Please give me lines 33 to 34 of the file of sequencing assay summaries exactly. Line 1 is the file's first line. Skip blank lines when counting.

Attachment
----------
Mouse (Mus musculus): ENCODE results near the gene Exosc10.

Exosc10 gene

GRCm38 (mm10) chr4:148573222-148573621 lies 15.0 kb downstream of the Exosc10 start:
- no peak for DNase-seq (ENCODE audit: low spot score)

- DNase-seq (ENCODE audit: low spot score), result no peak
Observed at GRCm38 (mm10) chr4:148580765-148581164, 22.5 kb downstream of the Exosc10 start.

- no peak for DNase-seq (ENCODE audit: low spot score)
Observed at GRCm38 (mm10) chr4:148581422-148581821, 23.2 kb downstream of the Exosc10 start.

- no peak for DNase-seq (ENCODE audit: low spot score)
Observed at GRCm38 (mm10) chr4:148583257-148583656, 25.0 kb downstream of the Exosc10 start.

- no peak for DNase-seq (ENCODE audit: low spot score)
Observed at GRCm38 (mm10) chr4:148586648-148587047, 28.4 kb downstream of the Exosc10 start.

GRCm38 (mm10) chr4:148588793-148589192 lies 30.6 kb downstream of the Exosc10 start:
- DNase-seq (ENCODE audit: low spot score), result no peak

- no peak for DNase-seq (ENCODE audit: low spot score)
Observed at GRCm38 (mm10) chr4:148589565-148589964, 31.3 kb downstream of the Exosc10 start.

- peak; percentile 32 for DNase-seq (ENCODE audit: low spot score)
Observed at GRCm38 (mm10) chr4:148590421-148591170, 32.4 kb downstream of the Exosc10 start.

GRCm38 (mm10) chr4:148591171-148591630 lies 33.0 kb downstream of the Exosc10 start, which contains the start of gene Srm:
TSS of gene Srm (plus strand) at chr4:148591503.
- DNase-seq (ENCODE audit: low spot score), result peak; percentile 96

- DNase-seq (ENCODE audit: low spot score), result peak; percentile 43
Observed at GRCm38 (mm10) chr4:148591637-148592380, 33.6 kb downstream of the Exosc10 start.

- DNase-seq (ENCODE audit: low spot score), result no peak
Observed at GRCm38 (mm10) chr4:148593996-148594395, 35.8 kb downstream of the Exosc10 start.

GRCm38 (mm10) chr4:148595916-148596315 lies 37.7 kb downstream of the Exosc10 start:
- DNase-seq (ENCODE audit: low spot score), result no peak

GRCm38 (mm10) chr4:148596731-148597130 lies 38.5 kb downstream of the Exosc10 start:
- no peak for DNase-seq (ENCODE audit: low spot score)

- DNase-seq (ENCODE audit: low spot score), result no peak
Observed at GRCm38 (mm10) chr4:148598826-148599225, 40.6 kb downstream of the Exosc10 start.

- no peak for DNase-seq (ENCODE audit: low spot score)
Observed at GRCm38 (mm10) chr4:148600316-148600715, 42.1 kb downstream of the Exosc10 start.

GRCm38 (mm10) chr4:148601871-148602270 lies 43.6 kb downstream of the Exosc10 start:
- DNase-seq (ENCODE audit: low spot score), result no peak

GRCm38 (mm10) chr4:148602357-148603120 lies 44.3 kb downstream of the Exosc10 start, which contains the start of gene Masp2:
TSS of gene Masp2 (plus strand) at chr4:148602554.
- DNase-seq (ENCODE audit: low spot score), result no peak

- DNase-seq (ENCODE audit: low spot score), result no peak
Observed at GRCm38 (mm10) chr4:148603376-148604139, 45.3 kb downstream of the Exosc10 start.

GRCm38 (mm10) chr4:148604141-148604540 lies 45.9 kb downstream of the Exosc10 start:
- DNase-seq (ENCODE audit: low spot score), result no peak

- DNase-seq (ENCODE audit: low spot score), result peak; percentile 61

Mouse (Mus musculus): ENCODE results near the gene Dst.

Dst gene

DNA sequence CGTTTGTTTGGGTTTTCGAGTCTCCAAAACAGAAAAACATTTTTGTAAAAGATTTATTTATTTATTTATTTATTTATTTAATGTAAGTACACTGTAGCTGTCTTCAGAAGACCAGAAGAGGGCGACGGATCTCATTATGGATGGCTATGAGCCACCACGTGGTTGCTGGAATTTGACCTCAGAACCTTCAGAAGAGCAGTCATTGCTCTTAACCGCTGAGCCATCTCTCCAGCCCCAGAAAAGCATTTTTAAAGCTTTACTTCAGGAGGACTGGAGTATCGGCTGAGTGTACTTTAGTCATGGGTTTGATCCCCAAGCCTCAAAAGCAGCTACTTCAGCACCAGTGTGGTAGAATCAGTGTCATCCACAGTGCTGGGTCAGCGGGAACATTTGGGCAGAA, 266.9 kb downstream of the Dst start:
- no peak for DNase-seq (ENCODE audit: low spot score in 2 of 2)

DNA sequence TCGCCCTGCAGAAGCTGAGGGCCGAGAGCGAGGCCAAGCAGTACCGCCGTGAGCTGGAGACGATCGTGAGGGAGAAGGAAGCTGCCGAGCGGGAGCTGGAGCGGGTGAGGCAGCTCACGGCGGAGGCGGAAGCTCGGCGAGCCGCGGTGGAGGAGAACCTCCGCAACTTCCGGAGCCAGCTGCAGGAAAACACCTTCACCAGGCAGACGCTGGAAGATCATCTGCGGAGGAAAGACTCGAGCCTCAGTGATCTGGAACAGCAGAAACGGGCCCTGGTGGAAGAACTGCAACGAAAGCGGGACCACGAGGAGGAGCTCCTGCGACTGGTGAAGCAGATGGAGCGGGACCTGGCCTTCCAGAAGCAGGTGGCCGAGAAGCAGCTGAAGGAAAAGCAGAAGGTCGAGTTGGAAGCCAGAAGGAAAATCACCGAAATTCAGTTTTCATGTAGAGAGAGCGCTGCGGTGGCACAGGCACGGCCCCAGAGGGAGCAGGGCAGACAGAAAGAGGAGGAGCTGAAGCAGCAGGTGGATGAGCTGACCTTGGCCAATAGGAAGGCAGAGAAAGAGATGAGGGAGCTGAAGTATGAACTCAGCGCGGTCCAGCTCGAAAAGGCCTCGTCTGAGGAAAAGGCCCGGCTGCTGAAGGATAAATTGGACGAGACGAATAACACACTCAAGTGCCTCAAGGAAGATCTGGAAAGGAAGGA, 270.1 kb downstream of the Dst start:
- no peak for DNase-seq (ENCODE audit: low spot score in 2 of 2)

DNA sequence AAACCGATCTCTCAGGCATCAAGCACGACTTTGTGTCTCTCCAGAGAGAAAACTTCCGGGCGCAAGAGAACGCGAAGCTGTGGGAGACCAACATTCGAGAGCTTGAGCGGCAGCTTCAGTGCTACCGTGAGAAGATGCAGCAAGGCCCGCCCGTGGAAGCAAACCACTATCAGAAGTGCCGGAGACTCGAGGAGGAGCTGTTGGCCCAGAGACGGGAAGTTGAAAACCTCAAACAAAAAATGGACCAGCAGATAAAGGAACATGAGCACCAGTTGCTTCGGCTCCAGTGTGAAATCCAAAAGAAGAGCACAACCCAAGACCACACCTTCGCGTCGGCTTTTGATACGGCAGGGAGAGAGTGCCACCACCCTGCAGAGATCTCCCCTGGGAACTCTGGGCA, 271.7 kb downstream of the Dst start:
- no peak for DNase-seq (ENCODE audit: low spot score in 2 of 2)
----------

Observed at GRCm38 (mm10) chr4:148600316-148600715, 42.1 kb downstream of the Exosc10 start.

GRCm38 (mm10) chr4:148601871-148602270 lies 43.6 kb downstream of the Exosc10 start: